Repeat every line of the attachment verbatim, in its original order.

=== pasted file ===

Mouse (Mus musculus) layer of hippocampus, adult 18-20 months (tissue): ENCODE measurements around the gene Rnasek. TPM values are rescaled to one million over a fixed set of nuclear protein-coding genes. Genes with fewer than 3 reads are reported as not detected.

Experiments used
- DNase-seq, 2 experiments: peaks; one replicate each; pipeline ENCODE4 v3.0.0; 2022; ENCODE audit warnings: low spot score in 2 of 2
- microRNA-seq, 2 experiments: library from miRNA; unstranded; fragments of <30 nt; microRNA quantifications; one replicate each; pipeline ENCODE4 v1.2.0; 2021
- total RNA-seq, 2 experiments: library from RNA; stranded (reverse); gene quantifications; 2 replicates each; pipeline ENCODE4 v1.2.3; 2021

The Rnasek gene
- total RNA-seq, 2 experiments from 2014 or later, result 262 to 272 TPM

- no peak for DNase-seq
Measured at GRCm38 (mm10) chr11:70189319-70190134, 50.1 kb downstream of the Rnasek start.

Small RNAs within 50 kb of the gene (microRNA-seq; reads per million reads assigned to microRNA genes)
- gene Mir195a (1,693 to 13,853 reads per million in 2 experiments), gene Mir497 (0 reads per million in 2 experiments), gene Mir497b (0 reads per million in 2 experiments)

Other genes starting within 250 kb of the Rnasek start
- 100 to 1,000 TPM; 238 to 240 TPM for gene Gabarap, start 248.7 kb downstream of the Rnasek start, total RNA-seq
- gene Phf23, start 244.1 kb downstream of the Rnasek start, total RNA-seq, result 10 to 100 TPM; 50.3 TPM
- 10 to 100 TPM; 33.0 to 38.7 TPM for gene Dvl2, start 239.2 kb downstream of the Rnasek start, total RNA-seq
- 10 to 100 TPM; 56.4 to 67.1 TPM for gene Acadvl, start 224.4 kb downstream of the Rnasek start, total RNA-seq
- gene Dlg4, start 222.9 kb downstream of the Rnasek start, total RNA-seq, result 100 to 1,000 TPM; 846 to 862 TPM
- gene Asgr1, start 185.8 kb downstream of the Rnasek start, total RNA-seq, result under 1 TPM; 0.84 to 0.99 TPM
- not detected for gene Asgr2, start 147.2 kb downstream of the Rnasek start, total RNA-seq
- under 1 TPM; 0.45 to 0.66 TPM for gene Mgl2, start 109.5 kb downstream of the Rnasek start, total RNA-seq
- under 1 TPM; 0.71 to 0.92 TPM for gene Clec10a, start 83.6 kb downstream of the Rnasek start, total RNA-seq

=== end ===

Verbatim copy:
Mouse (Mus musculus) layer of hippocampus, adult 18-20 months (tissue): ENCODE measurements around the gene Rnasek. TPM values are rescaled to one million over a fixed set of nuclear protein-coding genes. Genes with fewer than 3 reads are reported as not detected.

Experiments used
- DNase-seq, 2 experiments: peaks; one replicate each; pipeline ENCODE4 v3.0.0; 2022; ENCODE audit warnings: low spot score in 2 of 2
- microRNA-seq, 2 experiments: library from miRNA; unstranded; fragments of <30 nt; microRNA quantifications; one replicate each; pipeline ENCODE4 v1.2.0; 2021
- total RNA-seq, 2 experiments: library from RNA; stranded (reverse); gene quantifications; 2 replicates each; pipeline ENCODE4 v1.2.3; 2021

The Rnasek gene
- total RNA-seq, 2 experiments from 2014 or later, result 262 to 272 TPM

- no peak for DNase-seq
Measured at GRCm38 (mm10) chr11:70189319-70190134, 50.1 kb downstream of the Rnasek start.

Small RNAs within 50 kb of the gene (microRNA-seq; reads per million reads assigned to microRNA genes)
- gene Mir195a (1,693 to 13,853 reads per million in 2 experiments), gene Mir497 (0 reads per million in 2 experiments), gene Mir497b (0 reads per million in 2 experiments)

Other genes starting within 250 kb of the Rnasek start
- 100 to 1,000 TPM; 238 to 240 TPM for gene Gabarap, start 248.7 kb downstream of the Rnasek start, total RNA-seq
- gene Phf23, start 244.1 kb downstream of the Rnasek start, total RNA-seq, result 10 to 100 TPM; 50.3 TPM
- 10 to 100 TPM; 33.0 to 38.7 TPM for gene Dvl2, start 239.2 kb downstream of the Rnasek start, total RNA-seq
- 10 to 100 TPM; 56.4 to 67.1 TPM for gene Acadvl, start 224.4 kb downstream of the Rnasek start, total RNA-seq
- gene Dlg4, start 222.9 kb downstream of the Rnasek start, total RNA-seq, result 100 to 1,000 TPM; 846 to 862 TPM
- gene Asgr1, start 185.8 kb downstream of the Rnasek start, total RNA-seq, result under 1 TPM; 0.84 to 0.99 TPM
- not detected for gene Asgr2, start 147.2 kb downstream of the Rnasek start, total RNA-seq
- under 1 TPM; 0.45 to 0.66 TPM for gene Mgl2, start 109.5 kb downstream of the Rnasek start, total RNA-seq
- under 1 TPM; 0.71 to 0.92 TPM for gene Clec10a, start 83.6 kb downstream of the Rnasek start, total RNA-seq